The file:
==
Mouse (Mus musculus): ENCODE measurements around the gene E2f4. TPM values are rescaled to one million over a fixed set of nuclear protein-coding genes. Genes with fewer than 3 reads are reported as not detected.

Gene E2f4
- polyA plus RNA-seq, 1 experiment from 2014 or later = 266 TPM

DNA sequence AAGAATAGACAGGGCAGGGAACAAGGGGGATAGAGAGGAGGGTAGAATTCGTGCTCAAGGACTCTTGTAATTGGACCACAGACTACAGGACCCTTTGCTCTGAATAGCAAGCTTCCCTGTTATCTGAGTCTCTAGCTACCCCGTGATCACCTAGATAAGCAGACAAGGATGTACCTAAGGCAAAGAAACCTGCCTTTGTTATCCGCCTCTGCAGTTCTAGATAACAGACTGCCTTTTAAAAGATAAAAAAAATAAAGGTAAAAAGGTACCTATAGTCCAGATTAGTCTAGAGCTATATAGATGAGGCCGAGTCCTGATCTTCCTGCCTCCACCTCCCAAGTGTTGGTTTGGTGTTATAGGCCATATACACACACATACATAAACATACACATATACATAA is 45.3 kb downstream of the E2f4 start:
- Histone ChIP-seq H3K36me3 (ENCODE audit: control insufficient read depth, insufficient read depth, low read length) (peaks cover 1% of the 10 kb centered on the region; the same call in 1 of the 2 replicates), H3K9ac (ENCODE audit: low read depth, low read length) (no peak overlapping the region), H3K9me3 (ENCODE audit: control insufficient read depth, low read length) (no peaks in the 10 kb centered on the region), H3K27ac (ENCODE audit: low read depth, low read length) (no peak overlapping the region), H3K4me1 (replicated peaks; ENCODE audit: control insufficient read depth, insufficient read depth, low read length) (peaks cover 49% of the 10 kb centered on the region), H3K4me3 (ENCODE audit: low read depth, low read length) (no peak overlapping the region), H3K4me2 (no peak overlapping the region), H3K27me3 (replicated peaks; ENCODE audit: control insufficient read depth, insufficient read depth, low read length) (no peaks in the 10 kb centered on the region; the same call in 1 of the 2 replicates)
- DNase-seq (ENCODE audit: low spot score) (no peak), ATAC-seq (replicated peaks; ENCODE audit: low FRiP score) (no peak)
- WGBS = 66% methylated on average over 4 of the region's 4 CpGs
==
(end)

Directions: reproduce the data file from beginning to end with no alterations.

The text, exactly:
Mouse (Mus musculus): ENCODE measurements around the gene E2f4. TPM values are rescaled to one million over a fixed set of nuclear protein-coding genes. Genes with fewer than 3 reads are reported as not detected.

Gene E2f4
- polyA plus RNA-seq, 1 experiment from 2014 or later = 266 TPM

DNA sequence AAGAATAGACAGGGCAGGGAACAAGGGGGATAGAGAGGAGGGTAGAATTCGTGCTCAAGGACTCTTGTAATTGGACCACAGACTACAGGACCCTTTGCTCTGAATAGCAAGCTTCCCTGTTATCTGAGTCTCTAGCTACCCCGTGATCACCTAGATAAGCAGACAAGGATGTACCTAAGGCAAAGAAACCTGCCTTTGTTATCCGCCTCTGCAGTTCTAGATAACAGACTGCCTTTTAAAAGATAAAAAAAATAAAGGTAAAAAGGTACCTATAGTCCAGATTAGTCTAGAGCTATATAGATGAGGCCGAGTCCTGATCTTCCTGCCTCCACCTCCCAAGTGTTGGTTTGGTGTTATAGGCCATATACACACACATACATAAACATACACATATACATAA is 45.3 kb downstream of the E2f4 start:
- Histone ChIP-seq H3K36me3 (ENCODE audit: control insufficient read depth, insufficient read depth, low read length) (peaks cover 1% of the 10 kb centered on the region; the same call in 1 of the 2 replicates), H3K9ac (ENCODE audit: low read depth, low read length) (no peak overlapping the region), H3K9me3 (ENCODE audit: control insufficient read depth, low read length) (no peaks in the 10 kb centered on the region), H3K27ac (ENCODE audit: low read depth, low read length) (no peak overlapping the region), H3K4me1 (replicated peaks; ENCODE audit: control insufficient read depth, insufficient read depth, low read length) (peaks cover 49% of the 10 kb centered on the region), H3K4me3 (ENCODE audit: low read depth, low read length) (no peak overlapping the region), H3K4me2 (no peak overlapping the region), H3K27me3 (replicated peaks; ENCODE audit: control insufficient read depth, insufficient read depth, low read length) (no peaks in the 10 kb centered on the region; the same call in 1 of the 2 replicates)
- DNase-seq (ENCODE audit: low spot score) (no peak), ATAC-seq (replicated peaks; ENCODE audit: low FRiP score) (no peak)
- WGBS = 66% methylated on average over 4 of the region's 4 CpGs